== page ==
Automation has its advantages. But I generally resist them. The supermarket where I shop recently installed a ‘self help’ line. They made it user friendly and I learned how to do it for those times when I all I need is a loaf of bread.
But I miss my friend the checker. She always asks about the family and usually offers a friendly smile. She’s kind of like our post woman who makes a point of personalizing a tedious job. Each of them make my day a little brighter.
Thinking these thoughts I noticed how routine I had become with my partner the other day when she came home from a conference and I offered a tepid ‘how’d it go?’ Worse, when she started to tell me I mindlessly walked out to water the flowers. I was in the self help check out line and had little relational awareness.
My insurance company gives me options but never people to talk to. The DMV does the same and the other day I called my bank and went through eleven different prompts before I got to a service representative who would ‘be with you shortly. You’re waiting time is… three minutes thirty seconds.’
I’ve been dumbed down beyond belief and I fear I’m starting to act as if my wife is simply another option – ‘I’ll be with you shortly. You’re waiting time is…’
She of course is not hostile about it and that’s what worries me. Is she getting used to being treated like another piece of data? We process enormous bits of information – work, children’s lives, grandchildren, home care, finances, personal health etc. Efficiency creeps in. Routine takes over. We passively comply with the bumper car life suburbia offers.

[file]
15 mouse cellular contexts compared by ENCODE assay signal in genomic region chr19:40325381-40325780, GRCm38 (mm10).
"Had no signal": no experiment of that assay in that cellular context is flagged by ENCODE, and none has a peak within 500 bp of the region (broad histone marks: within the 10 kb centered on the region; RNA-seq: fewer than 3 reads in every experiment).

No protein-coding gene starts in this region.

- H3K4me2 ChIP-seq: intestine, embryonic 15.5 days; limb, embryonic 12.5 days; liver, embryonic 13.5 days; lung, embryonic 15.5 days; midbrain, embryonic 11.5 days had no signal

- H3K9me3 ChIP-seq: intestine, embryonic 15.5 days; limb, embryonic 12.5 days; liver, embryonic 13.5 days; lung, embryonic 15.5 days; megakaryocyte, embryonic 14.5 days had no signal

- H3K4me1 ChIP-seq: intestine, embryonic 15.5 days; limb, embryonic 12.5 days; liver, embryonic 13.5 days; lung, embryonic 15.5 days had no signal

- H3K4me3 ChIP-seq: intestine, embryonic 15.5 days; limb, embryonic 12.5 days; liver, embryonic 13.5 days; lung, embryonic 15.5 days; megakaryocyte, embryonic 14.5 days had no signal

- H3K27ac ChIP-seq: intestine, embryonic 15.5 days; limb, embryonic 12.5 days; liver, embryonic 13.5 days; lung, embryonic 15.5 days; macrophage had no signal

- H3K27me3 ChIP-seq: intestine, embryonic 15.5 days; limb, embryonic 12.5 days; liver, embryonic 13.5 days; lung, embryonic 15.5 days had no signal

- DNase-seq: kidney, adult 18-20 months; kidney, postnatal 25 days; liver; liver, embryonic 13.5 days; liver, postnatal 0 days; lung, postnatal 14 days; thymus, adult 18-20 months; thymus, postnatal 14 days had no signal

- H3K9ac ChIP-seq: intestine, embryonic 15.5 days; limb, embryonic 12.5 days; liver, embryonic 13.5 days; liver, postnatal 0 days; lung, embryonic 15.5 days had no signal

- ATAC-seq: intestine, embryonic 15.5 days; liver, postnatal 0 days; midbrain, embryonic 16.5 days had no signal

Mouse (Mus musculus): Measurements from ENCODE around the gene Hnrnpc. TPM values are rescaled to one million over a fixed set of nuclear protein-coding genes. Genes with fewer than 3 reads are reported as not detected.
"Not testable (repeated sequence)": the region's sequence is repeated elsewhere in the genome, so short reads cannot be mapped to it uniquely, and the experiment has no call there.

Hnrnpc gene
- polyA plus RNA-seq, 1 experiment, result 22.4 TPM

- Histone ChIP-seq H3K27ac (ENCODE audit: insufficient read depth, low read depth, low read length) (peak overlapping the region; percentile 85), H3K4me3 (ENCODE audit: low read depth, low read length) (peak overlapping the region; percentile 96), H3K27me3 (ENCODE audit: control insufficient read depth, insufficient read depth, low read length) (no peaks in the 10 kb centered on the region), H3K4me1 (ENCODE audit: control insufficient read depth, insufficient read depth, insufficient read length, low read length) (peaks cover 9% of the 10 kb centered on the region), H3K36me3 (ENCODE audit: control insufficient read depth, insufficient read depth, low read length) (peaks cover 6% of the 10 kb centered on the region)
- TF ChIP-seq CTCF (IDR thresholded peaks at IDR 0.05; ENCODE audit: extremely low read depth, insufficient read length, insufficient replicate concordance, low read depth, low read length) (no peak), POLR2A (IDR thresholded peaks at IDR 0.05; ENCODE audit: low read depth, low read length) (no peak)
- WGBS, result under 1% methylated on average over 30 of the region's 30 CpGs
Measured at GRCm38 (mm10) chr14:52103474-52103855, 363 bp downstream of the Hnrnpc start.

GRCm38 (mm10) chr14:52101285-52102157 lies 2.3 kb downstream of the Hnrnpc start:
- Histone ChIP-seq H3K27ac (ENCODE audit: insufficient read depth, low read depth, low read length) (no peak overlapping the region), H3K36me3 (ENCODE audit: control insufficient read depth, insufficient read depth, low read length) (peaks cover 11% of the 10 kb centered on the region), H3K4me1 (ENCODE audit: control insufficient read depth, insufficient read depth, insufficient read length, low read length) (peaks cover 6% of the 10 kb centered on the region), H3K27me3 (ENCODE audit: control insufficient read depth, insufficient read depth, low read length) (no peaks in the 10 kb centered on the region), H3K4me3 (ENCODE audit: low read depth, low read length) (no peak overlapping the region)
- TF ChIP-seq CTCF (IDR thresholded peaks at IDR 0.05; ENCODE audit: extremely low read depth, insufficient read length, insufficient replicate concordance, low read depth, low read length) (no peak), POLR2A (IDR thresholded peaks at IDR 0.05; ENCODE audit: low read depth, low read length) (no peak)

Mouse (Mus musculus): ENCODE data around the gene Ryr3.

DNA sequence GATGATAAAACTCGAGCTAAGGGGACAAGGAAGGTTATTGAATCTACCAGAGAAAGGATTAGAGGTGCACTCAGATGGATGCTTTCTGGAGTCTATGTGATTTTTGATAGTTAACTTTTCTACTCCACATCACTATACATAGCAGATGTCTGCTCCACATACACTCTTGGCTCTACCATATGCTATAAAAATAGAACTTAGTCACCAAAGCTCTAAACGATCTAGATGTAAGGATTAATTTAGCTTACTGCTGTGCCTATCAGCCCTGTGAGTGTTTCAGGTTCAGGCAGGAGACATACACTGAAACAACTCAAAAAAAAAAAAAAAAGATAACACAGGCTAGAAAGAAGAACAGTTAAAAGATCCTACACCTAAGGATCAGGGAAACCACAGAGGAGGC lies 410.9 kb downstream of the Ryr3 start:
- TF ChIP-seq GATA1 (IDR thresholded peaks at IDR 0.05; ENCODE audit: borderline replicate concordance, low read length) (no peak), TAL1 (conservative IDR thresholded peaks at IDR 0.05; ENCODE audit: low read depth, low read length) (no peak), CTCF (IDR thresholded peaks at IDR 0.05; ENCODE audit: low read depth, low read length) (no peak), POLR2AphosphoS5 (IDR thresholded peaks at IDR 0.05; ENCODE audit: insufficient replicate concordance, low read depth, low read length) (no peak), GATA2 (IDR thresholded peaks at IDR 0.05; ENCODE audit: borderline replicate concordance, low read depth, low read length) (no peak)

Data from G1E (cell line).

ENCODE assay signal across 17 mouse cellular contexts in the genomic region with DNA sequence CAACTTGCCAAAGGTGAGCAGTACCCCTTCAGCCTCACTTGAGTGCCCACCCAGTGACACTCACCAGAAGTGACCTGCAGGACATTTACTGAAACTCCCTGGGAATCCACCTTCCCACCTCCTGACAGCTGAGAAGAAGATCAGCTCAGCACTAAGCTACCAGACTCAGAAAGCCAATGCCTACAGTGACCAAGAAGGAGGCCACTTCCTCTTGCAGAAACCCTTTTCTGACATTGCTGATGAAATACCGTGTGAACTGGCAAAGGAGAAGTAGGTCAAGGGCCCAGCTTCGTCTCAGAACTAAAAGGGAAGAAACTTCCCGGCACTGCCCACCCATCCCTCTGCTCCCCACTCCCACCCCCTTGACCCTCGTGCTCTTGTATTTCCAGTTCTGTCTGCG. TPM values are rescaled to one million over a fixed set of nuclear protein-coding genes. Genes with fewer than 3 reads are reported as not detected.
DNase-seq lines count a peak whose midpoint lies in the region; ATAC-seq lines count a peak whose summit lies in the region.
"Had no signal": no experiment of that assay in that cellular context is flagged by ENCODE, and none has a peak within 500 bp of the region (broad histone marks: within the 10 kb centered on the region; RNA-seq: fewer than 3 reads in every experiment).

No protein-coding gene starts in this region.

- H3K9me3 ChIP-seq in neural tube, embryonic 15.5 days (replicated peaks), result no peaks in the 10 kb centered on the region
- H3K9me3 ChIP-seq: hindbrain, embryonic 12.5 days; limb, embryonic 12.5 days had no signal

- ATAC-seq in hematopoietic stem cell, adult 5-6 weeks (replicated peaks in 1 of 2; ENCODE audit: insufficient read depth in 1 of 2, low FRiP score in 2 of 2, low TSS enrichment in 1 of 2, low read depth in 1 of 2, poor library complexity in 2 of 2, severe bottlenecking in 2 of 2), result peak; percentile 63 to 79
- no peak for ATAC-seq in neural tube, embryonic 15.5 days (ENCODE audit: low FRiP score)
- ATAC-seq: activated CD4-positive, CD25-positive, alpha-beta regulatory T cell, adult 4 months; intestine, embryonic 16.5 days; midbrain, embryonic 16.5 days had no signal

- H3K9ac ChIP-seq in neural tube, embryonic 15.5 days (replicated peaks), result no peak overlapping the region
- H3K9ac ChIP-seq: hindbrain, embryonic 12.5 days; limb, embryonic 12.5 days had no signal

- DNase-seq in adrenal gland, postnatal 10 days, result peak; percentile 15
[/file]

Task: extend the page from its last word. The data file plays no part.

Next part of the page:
There was a time in our relationship when we’d fight over my distractedness. Now, I worried, is she simply getting used to it? Has she ‘settled’ for a bozo who can’t wake up to her presence? Am I so inattentive that one day I’ll come home and find a note – “went to happy hour with the carpenter.”
So I asked. I sat down with her on the couch, of course the Dodgers were playing San Diego and were losing in the 7th so I had to make it quick. “Are we OK?” I weaseled. “Why do you ask?” she said glancing at the radio as the announcer cheered a base hit by the Dodger pitcher. “Well” I responded, I’m wanting you to know that you’re important to me even if I don’t always act like you are?”
“Really?” she said, a soft smile creeping over her lovely lips. “Yes, really. And just because I sometimes get distracted doesn’t mean that I don’t love you or cherish you.”
“What?” she said.
“Padres got a double play. Inning over. Dodgers lost.”
“I’m going to bed.”
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